Axact Scandal: CEO appears before Sindh High Court
KARACHI: Axact Chief Executive Officer Shoaib Sheikh appeared on Monday before Sindh High Court (SHC) for allegedly selling fake academic degrees internationally, media reported.
The company, that has pledged to build a media empire, faced tough criticism after The New York Times said it was earning tens of millions of dollars by selling fake degrees.
Interior Minister Chaudhry Nisar had taken notice of the NYT report which claimed that Axact ran a fake education empire that involved paid actors promoting fictitious universities and even fake State Department authentication certifications bearing the signature of John Kerry.
The report, which quoted former employees and analysed more than 370 websites of fake universities, accreditation bodies and other purported institutions, sparked a wave of criticism on social media even as the company denied wrongdoing.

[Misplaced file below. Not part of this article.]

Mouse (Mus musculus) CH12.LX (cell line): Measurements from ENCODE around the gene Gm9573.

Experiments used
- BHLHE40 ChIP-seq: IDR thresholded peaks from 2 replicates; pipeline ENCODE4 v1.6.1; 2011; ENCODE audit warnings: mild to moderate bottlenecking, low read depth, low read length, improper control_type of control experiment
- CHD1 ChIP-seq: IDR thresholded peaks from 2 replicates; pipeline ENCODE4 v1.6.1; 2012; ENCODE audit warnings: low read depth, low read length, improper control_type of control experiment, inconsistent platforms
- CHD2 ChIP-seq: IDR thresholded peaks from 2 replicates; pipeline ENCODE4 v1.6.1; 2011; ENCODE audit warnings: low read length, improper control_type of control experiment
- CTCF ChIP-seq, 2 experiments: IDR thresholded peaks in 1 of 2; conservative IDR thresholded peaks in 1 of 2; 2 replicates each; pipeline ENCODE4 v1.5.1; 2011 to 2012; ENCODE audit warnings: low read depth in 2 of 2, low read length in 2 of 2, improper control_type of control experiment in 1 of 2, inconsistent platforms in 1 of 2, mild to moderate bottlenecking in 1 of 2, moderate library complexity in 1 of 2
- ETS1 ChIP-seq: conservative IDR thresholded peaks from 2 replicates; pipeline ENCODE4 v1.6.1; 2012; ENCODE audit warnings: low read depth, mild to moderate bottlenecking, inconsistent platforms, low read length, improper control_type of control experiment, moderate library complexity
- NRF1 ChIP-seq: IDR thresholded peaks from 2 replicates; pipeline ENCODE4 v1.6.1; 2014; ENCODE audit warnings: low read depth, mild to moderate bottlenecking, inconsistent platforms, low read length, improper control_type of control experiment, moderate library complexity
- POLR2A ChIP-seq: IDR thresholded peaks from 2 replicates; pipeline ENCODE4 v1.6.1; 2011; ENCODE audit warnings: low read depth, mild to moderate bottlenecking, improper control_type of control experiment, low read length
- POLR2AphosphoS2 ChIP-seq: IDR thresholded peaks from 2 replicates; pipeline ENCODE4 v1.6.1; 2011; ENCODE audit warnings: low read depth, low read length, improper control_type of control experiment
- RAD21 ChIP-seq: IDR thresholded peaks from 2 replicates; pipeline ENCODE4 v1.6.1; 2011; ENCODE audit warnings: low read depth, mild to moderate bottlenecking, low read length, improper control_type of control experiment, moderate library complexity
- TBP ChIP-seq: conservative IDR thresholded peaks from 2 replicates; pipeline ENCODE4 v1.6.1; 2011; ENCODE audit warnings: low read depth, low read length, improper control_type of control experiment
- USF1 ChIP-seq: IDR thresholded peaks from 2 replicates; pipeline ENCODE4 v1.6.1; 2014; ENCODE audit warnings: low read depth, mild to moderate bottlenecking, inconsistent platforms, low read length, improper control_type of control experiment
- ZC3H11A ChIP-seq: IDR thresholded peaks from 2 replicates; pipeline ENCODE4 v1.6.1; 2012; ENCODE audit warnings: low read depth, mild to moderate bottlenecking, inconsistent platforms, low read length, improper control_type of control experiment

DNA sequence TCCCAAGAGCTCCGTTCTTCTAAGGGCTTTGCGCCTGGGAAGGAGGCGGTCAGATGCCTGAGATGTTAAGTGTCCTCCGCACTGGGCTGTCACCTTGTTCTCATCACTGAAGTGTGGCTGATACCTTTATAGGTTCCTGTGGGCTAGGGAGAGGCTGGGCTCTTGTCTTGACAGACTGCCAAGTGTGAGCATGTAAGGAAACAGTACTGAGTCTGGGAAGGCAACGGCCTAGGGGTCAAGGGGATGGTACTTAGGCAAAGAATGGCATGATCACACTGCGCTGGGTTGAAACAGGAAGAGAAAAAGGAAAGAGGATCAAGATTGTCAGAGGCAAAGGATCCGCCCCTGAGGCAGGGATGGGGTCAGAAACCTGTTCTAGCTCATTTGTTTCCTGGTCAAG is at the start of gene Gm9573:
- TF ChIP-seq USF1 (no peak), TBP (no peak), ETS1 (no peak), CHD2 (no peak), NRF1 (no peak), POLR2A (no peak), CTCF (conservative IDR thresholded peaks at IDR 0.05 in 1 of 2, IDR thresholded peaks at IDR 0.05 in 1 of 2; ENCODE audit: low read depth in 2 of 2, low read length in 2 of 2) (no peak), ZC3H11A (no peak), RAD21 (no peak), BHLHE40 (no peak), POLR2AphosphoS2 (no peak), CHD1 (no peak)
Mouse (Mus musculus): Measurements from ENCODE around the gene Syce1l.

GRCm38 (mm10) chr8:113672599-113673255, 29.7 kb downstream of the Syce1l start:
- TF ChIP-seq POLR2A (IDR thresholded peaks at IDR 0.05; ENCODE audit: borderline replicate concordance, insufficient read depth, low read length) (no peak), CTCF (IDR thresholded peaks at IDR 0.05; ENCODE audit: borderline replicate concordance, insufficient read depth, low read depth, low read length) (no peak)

Sheikh has reportedly submitted an application seeking pre-arrest bail in the SHC today (May 25) to avoid any possibility of arrest. The application is expected to be heard during the day.
As the scandal surrounding Axact’s fake degree empire roiled the country, several senior journalists announced on Saturday that they were leaving the Bol Network, a sister concern of the controversial IT company.
Those who quit Bol included the network’s two top executives, Kamran Khan and Azhar Abbas.
“Charges against Axact are far from having been proved in court but my conscience is not letting me continue,” tweeted Bol’s president and editor-in-chief Kamran Khan, who had earlier called on the Supreme Court to form an independent panel of experts to look into the NYTclaims about Axact.
“I have decided to disassociate from Bol immediately,” he continued in his post on the microblogging website.
The government has decided to enlist the help of America’s Federal Bureau of Investigation (FBI) and Interpol in investigating the multimillion-dollar fake degrees scam.
Speaking at a news conference, Interior Minister Chaudhry Nisar Ali Khan had said they have found ‘substantive evidence’ on the ‘illegal operations’ of Axact and that the government would soon contact FBI and Interpol. “In light of the developments that have come through in the FIA inquiry, we have decided to write to the FBI within the next two days to ask for legal assistance,” he added.
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